German Chancellor Angela Merkel has been named TIME's Person of the Year.
TIME Managing Editor Nancy Gibbs revealed that the woman who courted controversy in 2015 by opening her nation's border to hundreds of thousands of refugees and managed Europe's debt crisis as the choice in a TODAY show exclusive Wednesday morning.
The magazine bestowed the title on the 61-year-old world leader "for asking more of her country than most politicians would dare, for standing firm against tyranny as well as expedience and for providing steadfast moral leadership in a world where it is in short supply."
Merkel is the first individual woman to receive the "Person of the Year" recognition since TIME changed its title from "Man of the Year" in 1999. Women, however, have been recognized as part of a group, such as last year's winner, "Ebola Fighters."
Merkel started the year by standing up to the Vladimir Putin, slowing down the Russian president's attempt to seize Ukraine. Then came Greece's financial meltdown that threatened the entire European euro zone, but which Merkel handled with the firm, no-nonsense hand of a school headmaster.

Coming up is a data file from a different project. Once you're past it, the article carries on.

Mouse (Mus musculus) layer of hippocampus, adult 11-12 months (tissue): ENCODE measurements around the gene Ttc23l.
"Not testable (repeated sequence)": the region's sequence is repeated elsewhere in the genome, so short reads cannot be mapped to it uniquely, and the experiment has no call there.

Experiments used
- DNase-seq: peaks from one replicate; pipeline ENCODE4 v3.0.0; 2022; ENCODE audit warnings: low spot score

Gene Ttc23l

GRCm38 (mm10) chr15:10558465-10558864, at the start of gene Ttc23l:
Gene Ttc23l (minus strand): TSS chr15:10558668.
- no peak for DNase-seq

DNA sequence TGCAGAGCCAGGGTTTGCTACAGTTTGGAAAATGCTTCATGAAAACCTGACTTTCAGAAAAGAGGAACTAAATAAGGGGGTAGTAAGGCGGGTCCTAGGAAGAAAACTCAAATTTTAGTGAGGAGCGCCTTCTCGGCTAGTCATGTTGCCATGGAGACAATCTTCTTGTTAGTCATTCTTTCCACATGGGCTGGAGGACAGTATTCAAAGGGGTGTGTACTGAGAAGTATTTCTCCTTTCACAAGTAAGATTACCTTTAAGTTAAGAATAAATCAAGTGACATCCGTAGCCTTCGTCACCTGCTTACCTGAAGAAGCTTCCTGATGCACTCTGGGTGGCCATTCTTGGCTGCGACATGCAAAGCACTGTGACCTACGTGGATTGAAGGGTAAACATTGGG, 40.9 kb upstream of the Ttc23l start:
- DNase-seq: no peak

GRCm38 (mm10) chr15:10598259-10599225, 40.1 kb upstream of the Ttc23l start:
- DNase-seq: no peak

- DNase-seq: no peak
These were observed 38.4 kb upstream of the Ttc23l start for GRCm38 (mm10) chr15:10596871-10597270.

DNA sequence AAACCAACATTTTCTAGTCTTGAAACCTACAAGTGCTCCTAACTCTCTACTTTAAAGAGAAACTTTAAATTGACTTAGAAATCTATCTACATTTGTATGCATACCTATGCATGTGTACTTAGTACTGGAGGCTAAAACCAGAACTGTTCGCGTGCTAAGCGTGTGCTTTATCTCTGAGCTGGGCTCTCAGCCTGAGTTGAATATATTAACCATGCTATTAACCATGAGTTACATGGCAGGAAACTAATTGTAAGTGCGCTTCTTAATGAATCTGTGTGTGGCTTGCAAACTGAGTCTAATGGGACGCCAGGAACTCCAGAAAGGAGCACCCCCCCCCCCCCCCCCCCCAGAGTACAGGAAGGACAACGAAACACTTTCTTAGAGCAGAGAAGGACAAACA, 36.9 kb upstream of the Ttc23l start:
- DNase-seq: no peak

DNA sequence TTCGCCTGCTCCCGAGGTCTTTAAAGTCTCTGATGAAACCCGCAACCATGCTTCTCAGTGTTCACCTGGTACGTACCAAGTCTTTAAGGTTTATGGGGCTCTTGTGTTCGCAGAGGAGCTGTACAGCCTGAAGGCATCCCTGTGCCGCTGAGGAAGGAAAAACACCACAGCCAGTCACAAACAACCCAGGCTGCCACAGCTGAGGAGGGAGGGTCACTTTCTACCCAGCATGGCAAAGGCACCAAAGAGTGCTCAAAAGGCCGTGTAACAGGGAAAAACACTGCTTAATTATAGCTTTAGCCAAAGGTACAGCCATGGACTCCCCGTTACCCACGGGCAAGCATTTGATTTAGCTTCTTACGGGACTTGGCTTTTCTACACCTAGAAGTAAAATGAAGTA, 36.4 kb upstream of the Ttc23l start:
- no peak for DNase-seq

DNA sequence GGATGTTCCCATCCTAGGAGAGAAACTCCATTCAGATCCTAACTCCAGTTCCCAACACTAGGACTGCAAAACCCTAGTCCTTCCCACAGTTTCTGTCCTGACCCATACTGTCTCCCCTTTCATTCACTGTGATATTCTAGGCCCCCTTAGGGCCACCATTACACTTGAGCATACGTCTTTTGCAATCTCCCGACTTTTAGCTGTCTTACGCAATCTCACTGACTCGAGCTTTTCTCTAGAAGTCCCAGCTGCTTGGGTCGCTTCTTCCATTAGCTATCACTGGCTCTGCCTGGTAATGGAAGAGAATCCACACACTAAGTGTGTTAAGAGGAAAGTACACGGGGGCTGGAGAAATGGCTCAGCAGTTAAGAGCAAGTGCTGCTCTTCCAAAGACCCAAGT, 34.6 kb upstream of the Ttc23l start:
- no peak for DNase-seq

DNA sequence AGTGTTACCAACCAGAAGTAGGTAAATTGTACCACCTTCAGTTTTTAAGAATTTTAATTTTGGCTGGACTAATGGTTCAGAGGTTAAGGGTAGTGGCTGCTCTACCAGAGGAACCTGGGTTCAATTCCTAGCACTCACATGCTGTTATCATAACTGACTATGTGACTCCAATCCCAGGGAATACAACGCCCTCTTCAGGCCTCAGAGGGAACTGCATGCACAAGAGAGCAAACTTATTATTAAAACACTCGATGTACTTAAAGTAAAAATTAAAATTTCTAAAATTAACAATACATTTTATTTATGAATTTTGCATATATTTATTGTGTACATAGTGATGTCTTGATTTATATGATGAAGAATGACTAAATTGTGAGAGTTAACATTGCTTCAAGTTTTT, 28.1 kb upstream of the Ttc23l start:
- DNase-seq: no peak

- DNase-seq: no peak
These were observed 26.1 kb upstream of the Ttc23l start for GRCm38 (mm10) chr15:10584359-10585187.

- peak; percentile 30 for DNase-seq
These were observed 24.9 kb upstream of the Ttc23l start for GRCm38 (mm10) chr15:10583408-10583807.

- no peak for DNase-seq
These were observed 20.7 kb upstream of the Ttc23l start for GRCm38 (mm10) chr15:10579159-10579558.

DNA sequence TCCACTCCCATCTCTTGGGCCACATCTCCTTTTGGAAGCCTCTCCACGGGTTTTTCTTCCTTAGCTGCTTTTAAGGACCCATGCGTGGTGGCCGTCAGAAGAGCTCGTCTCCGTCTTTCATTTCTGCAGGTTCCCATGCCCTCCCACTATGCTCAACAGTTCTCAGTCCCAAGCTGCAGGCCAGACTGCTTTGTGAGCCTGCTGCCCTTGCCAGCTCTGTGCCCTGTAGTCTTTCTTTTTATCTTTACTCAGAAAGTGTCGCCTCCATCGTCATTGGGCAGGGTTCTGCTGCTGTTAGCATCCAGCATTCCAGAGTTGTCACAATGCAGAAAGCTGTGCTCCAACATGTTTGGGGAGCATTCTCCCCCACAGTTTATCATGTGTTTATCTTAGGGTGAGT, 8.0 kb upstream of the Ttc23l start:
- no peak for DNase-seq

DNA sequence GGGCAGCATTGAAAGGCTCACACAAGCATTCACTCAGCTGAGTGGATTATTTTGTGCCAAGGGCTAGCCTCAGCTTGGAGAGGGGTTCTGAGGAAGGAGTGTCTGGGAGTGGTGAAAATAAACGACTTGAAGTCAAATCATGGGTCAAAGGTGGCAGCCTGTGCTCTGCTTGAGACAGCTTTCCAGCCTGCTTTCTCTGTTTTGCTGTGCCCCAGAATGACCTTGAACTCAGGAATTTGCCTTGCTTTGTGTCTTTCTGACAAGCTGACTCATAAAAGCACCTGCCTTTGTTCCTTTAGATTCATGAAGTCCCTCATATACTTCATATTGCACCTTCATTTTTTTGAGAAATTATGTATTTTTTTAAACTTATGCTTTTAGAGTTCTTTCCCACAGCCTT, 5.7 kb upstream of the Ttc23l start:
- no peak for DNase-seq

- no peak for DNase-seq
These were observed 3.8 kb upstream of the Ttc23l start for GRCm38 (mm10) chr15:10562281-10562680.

More recently, Merkel's management of the epic migrant crisis that has swept her continent has lead people to call her "Europe's conscience." She opened Germany's doors when other nations slammed theirs shut, facing intense pressure and criticism from both her own citizens and conservative allies.
"By viewing the refugees as victims to be rescued rather than invaders to be repelled, the woman raised behind the Iron Curtain gambled on freedom. The pastor's daughter wielded mercy like a weapon," TIME editor Gibbs wrote in an essay explaining the magazine's choice. "You can agree with her or not, but she is not taking the easy road. Leaders are tested only when people don't want to follow."
TIME editors award the Person of the Year title to an individual or group selected who has had the most impact on the world and the news — for better or worse — over the past year.
Merkel, who became Germany's chancellor in 2005, taking over the world's fourth largest economy, beat out several other heavyweights on the short list for the title.
Among them, Abu Bakr al-Baghdadi, the leader of the Islamic terrorist group known as ISIS; Republican presidential candidate Donald Trump; "Black Lives Matter" activists; and Iranian president Hassan Rouhani.
Merkel is the fourth woman to appear solo on the magazine cover. The others, who appeared with the title, "Woman of the Year," were Wallis Simpson, Soong Mei-ling (also known as Madame Chiang Kai-shek), Queen Elizabeth II and Corazon Aquino.
This article first appeared on Today.com.